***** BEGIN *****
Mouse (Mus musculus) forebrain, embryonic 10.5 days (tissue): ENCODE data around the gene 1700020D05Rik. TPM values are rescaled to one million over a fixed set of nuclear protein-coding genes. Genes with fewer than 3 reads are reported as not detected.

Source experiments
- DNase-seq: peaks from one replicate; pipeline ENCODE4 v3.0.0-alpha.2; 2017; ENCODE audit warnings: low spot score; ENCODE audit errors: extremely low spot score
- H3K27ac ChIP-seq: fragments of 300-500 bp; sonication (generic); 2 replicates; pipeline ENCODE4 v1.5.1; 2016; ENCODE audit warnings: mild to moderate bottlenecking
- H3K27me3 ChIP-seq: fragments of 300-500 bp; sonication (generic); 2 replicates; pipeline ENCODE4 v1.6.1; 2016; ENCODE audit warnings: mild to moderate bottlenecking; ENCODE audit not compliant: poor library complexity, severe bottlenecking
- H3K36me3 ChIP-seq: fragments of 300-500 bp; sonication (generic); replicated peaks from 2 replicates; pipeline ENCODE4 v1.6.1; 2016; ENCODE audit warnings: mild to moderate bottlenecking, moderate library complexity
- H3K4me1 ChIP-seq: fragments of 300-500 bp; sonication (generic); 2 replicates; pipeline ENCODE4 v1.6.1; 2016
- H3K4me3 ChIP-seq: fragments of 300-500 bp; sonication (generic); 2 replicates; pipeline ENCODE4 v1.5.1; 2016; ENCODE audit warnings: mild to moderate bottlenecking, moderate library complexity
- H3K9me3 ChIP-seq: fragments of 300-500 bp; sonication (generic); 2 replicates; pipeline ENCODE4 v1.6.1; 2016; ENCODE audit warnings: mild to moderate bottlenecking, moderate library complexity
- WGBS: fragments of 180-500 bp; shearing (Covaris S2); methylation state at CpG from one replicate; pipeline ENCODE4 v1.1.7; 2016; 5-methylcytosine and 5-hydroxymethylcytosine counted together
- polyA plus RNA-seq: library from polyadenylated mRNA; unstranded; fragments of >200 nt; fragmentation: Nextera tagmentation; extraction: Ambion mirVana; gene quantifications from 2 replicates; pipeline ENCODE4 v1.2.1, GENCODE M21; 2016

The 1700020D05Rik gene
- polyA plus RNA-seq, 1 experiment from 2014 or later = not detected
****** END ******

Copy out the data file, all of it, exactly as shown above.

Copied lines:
Mouse (Mus musculus) forebrain, embryonic 10.5 days (tissue): ENCODE data around the gene 1700020D05Rik. TPM values are rescaled to one million over a fixed set of nuclear protein-coding genes. Genes with fewer than 3 reads are reported as not detected.

Source experiments
- DNase-seq: peaks from one replicate; pipeline ENCODE4 v3.0.0-alpha.2; 2017; ENCODE audit warnings: low spot score; ENCODE audit errors: extremely low spot score
- H3K27ac ChIP-seq: fragments of 300-500 bp; sonication (generic); 2 replicates; pipeline ENCODE4 v1.5.1; 2016; ENCODE audit warnings: mild to moderate bottlenecking
- H3K27me3 ChIP-seq: fragments of 300-500 bp; sonication (generic); 2 replicates; pipeline ENCODE4 v1.6.1; 2016; ENCODE audit warnings: mild to moderate bottlenecking; ENCODE audit not compliant: poor library complexity, severe bottlenecking
- H3K36me3 ChIP-seq: fragments of 300-500 bp; sonication (generic); replicated peaks from 2 replicates; pipeline ENCODE4 v1.6.1; 2016; ENCODE audit warnings: mild to moderate bottlenecking, moderate library complexity
- H3K4me1 ChIP-seq: fragments of 300-500 bp; sonication (generic); 2 replicates; pipeline ENCODE4 v1.6.1; 2016
- H3K4me3 ChIP-seq: fragments of 300-500 bp; sonication (generic); 2 replicates; pipeline ENCODE4 v1.5.1; 2016; ENCODE audit warnings: mild to moderate bottlenecking, moderate library complexity
- H3K9me3 ChIP-seq: fragments of 300-500 bp; sonication (generic); 2 replicates; pipeline ENCODE4 v1.6.1; 2016; ENCODE audit warnings: mild to moderate bottlenecking, moderate library complexity
- WGBS: fragments of 180-500 bp; shearing (Covaris S2); methylation state at CpG from one replicate; pipeline ENCODE4 v1.1.7; 2016; 5-methylcytosine and 5-hydroxymethylcytosine counted together
- polyA plus RNA-seq: library from polyadenylated mRNA; unstranded; fragments of >200 nt; fragmentation: Nextera tagmentation; extraction: Ambion mirVana; gene quantifications from 2 replicates; pipeline ENCODE4 v1.2.1, GENCODE M21; 2016

The 1700020D05Rik gene
- polyA plus RNA-seq, 1 experiment from 2014 or later = not detected